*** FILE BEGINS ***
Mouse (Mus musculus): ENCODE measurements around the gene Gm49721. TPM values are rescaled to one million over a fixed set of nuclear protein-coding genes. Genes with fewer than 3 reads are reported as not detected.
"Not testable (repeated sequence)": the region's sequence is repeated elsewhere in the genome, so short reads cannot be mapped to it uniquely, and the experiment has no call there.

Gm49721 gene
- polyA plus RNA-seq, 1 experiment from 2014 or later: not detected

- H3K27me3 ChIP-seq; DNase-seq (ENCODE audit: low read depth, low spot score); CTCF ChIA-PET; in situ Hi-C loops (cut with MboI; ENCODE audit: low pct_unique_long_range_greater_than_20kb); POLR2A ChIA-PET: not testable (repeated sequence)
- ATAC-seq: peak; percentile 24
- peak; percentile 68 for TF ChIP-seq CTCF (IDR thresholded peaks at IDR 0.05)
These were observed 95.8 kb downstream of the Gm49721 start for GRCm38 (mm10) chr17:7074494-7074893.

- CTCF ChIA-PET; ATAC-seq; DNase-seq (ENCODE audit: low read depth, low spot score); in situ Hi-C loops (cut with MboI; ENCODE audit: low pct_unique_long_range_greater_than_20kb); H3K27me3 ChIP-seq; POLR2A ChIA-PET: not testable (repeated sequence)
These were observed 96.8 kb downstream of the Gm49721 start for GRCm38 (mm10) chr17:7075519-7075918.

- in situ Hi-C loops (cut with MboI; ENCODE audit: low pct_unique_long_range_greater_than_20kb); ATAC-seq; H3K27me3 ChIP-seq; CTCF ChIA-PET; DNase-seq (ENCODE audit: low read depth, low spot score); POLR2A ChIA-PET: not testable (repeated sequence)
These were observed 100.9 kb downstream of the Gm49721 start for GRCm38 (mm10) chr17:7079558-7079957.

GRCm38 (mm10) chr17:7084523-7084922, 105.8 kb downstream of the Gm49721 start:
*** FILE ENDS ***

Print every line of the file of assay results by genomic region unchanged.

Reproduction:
Mouse (Mus musculus): ENCODE measurements around the gene Gm49721. TPM values are rescaled to one million over a fixed set of nuclear protein-coding genes. Genes with fewer than 3 reads are reported as not detected.
"Not testable (repeated sequence)": the region's sequence is repeated elsewhere in the genome, so short reads cannot be mapped to it uniquely, and the experiment has no call there.

Gm49721 gene
- polyA plus RNA-seq, 1 experiment from 2014 or later: not detected

- H3K27me3 ChIP-seq; DNase-seq (ENCODE audit: low read depth, low spot score); CTCF ChIA-PET; in situ Hi-C loops (cut with MboI; ENCODE audit: low pct_unique_long_range_greater_than_20kb); POLR2A ChIA-PET: not testable (repeated sequence)
- ATAC-seq: peak; percentile 24
- peak; percentile 68 for TF ChIP-seq CTCF (IDR thresholded peaks at IDR 0.05)
These were observed 95.8 kb downstream of the Gm49721 start for GRCm38 (mm10) chr17:7074494-7074893.

- CTCF ChIA-PET; ATAC-seq; DNase-seq (ENCODE audit: low read depth, low spot score); in situ Hi-C loops (cut with MboI; ENCODE audit: low pct_unique_long_range_greater_than_20kb); H3K27me3 ChIP-seq; POLR2A ChIA-PET: not testable (repeated sequence)
These were observed 96.8 kb downstream of the Gm49721 start for GRCm38 (mm10) chr17:7075519-7075918.

- in situ Hi-C loops (cut with MboI; ENCODE audit: low pct_unique_long_range_greater_than_20kb); ATAC-seq; H3K27me3 ChIP-seq; CTCF ChIA-PET; DNase-seq (ENCODE audit: low read depth, low spot score); POLR2A ChIA-PET: not testable (repeated sequence)
These were observed 100.9 kb downstream of the Gm49721 start for GRCm38 (mm10) chr17:7079558-7079957.

GRCm38 (mm10) chr17:7084523-7084922, 105.8 kb downstream of the Gm49721 start: